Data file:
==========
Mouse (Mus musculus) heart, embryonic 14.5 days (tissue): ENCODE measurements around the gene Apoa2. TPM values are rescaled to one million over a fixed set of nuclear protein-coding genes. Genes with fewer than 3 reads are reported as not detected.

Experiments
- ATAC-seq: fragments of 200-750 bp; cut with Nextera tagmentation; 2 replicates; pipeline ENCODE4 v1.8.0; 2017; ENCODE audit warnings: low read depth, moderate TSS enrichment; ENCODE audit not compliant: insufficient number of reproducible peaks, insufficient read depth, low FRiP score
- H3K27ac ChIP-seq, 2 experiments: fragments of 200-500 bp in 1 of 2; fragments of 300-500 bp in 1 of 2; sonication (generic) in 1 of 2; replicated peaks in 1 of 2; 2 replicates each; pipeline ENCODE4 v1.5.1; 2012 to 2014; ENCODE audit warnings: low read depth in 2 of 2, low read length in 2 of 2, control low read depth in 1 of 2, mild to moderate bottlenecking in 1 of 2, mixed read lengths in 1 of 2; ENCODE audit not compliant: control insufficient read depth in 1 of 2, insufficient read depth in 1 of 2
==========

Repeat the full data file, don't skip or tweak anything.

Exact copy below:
Mouse (Mus musculus) heart, embryonic 14.5 days (tissue): ENCODE measurements around the gene Apoa2. TPM values are rescaled to one million over a fixed set of nuclear protein-coding genes. Genes with fewer than 3 reads are reported as not detected.

Experiments
- ATAC-seq: fragments of 200-750 bp; cut with Nextera tagmentation; 2 replicates; pipeline ENCODE4 v1.8.0; 2017; ENCODE audit warnings: low read depth, moderate TSS enrichment; ENCODE audit not compliant: insufficient number of reproducible peaks, insufficient read depth, low FRiP score
- H3K27ac ChIP-seq, 2 experiments: fragments of 200-500 bp in 1 of 2; fragments of 300-500 bp in 1 of 2; sonication (generic) in 1 of 2; replicated peaks in 1 of 2; 2 replicates each; pipeline ENCODE4 v1.5.1; 2012 to 2014; ENCODE audit warnings: low read depth in 2 of 2, low read length in 2 of 2, control low read depth in 1 of 2, mild to moderate bottlenecking in 1 of 2, mixed read lengths in 1 of 2; ENCODE audit not compliant: control insufficient read depth in 1 of 2, insufficient read depth in 1 of 2